Your store opening

A few weeks back I took new dealers in the industry to visit a few sites in the Sandton area inJohannesburg. For those that do not know this area – it is an extremely affluent residential and business area. So there is serious money around.

Many moons ago, I opened some of  these shops for the first time – so I knew the layout of some of the stores and of course what they looked like when we opened them. In hindsight that is probably the reason I was so disappointed in just about all of those we visited – regardless of the brand.

The only word I can find to describe them – is tired, looking lost and forlorn! So here is my question to you and your store?  Be honest now with yourself – does your store look as great as it did when you opened it to the public for the first time?

Here are some of the things that disturbed me on these visits:

  1. The pay point/s looked particularly poor. They were dirty and untidy and the fixtures looked like they needed some serious attention. How much could a few new shelves cost?
  2. Ticketing and labelling was non- existent for about 40% of the stores as a whole. The group had to physically count how many line items had no ticketing – so this is pretty accurate for all the stores we visited. This is an elementary retail norm – why can’t we get it right?
  3. The shelves looked or were perceived to be empty. In reality they weren’t – but because the products were not being brought forward it left the impression that the store was empty.
  4. And don’t let me talk about the condition of the toilets/rest rooms…

Ok so here are some suggestions for you and your store this week.

Firstly, take a good long hard look at your store. You need to be honest with yourself here. Because you work in the store all day, you no longer see it through the eyes of your customer. Why do you think it does not look like it did on your opening day? Why does it have the look and feeling of being tired and past its sell by date?

Secondly, take each area of your store one at a time. Start at the pay point – all your customers end up there – so that is your first priority. Is it neat and tidy? Is it clean? Look at the shelves – are they still looking the same as on the first day? Clean the shelves, the partitions, the merchandise, any stands, – in fact any surface that the customer comes into contact with.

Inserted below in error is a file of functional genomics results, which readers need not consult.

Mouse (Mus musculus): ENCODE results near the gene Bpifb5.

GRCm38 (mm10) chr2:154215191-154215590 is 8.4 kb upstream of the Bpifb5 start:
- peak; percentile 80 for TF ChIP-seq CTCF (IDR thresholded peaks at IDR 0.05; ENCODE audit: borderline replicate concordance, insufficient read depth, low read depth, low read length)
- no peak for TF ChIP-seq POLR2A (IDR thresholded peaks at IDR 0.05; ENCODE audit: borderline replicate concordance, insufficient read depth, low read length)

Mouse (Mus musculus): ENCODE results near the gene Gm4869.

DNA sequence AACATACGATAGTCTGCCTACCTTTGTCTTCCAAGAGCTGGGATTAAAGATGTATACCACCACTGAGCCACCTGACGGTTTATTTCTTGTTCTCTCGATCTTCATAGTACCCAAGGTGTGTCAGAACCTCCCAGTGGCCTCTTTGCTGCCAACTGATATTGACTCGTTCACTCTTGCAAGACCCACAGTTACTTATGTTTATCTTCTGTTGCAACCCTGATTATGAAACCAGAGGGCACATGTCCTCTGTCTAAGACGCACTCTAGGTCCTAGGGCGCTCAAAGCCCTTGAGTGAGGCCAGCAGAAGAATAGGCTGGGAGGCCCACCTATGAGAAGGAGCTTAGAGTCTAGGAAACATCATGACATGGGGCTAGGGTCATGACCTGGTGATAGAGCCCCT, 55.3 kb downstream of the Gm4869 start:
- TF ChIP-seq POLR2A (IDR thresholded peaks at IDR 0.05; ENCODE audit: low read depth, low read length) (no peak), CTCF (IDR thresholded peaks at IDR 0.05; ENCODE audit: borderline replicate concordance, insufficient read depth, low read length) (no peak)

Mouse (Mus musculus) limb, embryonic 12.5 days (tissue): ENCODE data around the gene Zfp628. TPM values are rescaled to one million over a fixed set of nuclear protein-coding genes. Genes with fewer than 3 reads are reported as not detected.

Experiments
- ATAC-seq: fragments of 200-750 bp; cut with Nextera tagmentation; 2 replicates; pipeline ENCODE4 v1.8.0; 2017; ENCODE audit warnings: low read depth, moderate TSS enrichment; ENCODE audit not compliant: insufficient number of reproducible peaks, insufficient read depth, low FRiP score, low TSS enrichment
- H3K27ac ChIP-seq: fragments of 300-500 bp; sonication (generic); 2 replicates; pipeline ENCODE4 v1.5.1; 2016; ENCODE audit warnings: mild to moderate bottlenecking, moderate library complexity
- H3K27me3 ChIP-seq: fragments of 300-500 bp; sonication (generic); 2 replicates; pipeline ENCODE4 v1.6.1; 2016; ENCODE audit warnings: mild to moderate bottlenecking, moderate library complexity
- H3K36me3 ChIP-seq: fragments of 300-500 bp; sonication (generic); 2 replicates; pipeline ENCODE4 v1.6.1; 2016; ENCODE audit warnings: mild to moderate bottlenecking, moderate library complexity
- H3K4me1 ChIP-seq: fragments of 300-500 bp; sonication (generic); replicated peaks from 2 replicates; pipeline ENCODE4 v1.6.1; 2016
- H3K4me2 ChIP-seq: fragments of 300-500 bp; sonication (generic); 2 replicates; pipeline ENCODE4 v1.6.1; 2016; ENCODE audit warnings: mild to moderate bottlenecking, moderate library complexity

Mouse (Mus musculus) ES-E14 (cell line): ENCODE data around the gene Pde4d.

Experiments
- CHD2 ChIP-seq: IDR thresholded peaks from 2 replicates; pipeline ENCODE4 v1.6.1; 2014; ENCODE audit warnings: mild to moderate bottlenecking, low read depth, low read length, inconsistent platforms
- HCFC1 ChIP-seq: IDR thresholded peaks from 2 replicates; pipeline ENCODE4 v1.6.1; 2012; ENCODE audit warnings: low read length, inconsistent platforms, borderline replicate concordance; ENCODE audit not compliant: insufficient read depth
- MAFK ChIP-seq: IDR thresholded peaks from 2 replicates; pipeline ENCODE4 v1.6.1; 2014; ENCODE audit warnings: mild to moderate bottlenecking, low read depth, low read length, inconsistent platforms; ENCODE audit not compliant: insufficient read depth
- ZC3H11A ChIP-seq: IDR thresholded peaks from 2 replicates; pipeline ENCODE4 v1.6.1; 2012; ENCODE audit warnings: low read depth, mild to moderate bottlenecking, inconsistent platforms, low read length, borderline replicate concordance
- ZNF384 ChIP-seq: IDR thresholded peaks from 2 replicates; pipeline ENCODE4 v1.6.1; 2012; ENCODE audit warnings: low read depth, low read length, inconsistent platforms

Then move onto the sales floor. Try this for yourself to see just how easy this is to do. Walk up and down the aisles and just bring the products forward. Straighten up shelves that look untidy – make sure that there are no empty spaces on the shelf. Now look back and see the difference. Its as easy and as simple as that….you have already made the impression change from a store feeling empty to one that looks full.

Once you have done this get your merchandiser to fill in all the gaps. Get him /her to look at the price labels at the same time.

Now go into the store room –in retail terms we can always tell a profitable store based just on the condition of the store room. How does your one look today? It should be spotless, no papers or boxes lying around, no wrapping or packaging lying around. If you get your store room right the rest will follow.

Now take a walk into you cash office or back office. How does it look? Just because the customer does not see this office does not mean it does not have to be neat and tidy. Are there invoices lying around, till rolls and GRV’s lying waiting to be attended to? If so you know that they are behind in their work schedule – and this office is like the soul of your business. If that gets out of hand – you can bet your bottom dollar that you are losing money!

It should be neat and tidy with easy access to files – you should be able to find anything you might be looking for within a moment or two. Can you do this?

Many people in the retail industry talk about this as your store recovery. It is the simple act of getting your store ready to trade with your customers .It is the combination of several processes to make the store look and feel great. It is the continual process of preparing the store for its customers…

And it should be done on a daily basis!

 Take care out there

  1. #1 by Steven Montgomery on July 28, 2011 - 12:37 am

    I agree that this should be done daily like many tasks at store level. It generally isn’t because we become what we call store “blind.” We forget that things used to a certain way and the way they are becomes the new normal.

    What have found helpful is to have a retailer friend or a family member who is not involved in the business to come look at the store with a fresh set of eyes. We ask that person to tell the retailer “what is wrong with this picture”. We remind our retailer clients that to “see what Jane Smith buys, you have to see with Jane Smith’s eyes”.

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